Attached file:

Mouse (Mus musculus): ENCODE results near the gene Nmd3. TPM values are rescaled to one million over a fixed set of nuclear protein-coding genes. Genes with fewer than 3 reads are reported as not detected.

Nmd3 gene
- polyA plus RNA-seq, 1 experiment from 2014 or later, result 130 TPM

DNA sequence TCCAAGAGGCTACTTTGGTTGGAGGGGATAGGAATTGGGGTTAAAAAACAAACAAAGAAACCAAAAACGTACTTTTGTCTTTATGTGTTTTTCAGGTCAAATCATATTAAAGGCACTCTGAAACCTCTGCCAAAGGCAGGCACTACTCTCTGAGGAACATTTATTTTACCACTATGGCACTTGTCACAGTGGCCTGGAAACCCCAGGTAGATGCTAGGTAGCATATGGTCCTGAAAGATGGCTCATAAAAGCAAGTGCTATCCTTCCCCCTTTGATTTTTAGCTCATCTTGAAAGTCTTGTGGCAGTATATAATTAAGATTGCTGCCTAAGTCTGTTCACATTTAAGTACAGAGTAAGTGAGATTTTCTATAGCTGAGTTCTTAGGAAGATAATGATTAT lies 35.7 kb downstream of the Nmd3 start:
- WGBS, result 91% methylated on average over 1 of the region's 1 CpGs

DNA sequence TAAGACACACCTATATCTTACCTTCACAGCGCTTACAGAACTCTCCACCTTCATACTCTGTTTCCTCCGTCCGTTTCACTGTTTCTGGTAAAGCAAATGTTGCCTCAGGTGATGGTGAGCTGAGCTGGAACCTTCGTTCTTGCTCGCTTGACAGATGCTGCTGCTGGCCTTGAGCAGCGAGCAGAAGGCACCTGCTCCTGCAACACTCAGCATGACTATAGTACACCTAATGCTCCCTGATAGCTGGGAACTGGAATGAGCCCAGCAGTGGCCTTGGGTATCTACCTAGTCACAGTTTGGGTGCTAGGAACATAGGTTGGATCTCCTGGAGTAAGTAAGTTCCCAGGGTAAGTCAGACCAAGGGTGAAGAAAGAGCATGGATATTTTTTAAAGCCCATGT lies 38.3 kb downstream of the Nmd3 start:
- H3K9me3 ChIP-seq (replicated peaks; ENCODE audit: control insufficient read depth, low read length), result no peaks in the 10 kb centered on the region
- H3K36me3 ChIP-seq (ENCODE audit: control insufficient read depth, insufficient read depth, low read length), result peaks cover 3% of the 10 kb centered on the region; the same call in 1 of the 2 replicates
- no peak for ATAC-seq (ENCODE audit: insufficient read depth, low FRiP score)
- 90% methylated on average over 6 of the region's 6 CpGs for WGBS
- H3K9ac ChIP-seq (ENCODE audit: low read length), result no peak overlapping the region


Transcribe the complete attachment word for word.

Mouse (Mus musculus): ENCODE results near the gene Nmd3. TPM values are rescaled to one million over a fixed set of nuclear protein-coding genes. Genes with fewer than 3 reads are reported as not detected.

Nmd3 gene
- polyA plus RNA-seq, 1 experiment from 2014 or later, result 130 TPM

DNA sequence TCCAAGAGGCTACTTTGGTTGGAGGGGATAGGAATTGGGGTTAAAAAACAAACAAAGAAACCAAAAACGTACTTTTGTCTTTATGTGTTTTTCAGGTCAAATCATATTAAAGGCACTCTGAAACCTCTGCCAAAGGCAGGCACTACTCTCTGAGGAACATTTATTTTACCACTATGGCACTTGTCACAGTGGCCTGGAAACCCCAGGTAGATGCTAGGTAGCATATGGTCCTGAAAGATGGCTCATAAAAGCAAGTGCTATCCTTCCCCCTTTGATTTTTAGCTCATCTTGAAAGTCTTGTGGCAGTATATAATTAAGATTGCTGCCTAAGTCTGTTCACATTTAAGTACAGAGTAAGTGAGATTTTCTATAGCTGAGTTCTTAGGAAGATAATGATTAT lies 35.7 kb downstream of the Nmd3 start:
- WGBS, result 91% methylated on average over 1 of the region's 1 CpGs

DNA sequence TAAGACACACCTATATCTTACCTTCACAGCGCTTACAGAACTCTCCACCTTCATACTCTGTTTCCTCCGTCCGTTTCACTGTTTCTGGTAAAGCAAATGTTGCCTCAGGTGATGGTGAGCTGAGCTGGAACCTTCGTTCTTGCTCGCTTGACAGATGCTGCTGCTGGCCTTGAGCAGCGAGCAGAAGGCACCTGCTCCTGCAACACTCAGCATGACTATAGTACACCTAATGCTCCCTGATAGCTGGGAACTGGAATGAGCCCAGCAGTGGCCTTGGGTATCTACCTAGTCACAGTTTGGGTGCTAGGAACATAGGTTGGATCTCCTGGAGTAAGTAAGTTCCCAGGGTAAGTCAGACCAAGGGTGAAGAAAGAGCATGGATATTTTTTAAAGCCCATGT lies 38.3 kb downstream of the Nmd3 start:
- H3K9me3 ChIP-seq (replicated peaks; ENCODE audit: control insufficient read depth, low read length), result no peaks in the 10 kb centered on the region
- H3K36me3 ChIP-seq (ENCODE audit: control insufficient read depth, insufficient read depth, low read length), result peaks cover 3% of the 10 kb centered on the region; the same call in 1 of the 2 replicates
- no peak for ATAC-seq (ENCODE audit: insufficient read depth, low FRiP score)
- 90% methylated on average over 6 of the region's 6 CpGs for WGBS
- H3K9ac ChIP-seq (ENCODE audit: low read length), result no peak overlapping the region